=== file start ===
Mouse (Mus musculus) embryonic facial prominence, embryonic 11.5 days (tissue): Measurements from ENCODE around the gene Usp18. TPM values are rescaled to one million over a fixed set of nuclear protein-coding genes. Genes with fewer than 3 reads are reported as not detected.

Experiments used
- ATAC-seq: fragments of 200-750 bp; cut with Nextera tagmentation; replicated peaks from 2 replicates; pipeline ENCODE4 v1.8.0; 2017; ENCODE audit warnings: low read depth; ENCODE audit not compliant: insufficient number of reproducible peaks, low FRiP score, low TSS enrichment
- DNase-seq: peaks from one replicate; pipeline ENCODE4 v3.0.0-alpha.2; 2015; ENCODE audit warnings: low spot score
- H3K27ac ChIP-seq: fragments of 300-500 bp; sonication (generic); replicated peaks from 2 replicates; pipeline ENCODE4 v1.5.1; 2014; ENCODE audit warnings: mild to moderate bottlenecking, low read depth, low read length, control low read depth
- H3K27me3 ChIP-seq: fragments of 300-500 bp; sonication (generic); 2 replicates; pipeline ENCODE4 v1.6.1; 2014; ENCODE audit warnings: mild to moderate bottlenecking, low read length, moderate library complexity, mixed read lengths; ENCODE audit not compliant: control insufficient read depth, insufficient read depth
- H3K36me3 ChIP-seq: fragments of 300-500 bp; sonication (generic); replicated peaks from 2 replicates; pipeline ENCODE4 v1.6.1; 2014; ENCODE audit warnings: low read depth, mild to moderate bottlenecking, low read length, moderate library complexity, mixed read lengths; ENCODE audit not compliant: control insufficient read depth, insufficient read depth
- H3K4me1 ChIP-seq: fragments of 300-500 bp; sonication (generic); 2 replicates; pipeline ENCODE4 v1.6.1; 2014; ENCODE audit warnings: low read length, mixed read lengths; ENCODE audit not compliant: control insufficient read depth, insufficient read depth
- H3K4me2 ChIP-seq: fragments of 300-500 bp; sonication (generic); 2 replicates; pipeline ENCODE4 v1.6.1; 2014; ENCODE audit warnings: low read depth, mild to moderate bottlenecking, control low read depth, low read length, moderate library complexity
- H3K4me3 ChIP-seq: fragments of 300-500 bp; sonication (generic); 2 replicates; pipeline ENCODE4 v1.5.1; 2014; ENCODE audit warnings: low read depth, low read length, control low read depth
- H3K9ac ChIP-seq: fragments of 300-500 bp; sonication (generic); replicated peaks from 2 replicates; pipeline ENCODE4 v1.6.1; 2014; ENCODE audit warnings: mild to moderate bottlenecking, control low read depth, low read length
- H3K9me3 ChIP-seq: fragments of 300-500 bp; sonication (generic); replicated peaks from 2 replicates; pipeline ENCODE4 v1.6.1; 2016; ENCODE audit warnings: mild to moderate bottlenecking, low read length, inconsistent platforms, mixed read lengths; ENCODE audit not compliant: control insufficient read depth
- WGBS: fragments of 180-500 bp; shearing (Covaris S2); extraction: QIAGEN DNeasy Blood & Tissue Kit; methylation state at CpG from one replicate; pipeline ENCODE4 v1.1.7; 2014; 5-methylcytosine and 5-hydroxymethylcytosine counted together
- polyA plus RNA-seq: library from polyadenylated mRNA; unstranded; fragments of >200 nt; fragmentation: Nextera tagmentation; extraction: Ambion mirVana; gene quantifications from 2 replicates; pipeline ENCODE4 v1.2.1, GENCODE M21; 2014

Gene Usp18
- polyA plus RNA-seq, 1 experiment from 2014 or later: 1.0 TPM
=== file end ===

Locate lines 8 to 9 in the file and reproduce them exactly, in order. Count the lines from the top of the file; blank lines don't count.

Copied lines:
- H3K4me1 ChIP-seq: fragments of 300-500 bp; sonication (generic); 2 replicates; pipeline ENCODE4 v1.6.1; 2014; ENCODE audit warnings: low read length, mixed read lengths; ENCODE audit not compliant: control insufficient read depth, insufficient read depth
- H3K4me2 ChIP-seq: fragments of 300-500 bp; sonication (generic); 2 replicates; pipeline ENCODE4 v1.6.1; 2014; ENCODE audit warnings: low read depth, mild to moderate bottlenecking, control low read depth, low read length, moderate library complexity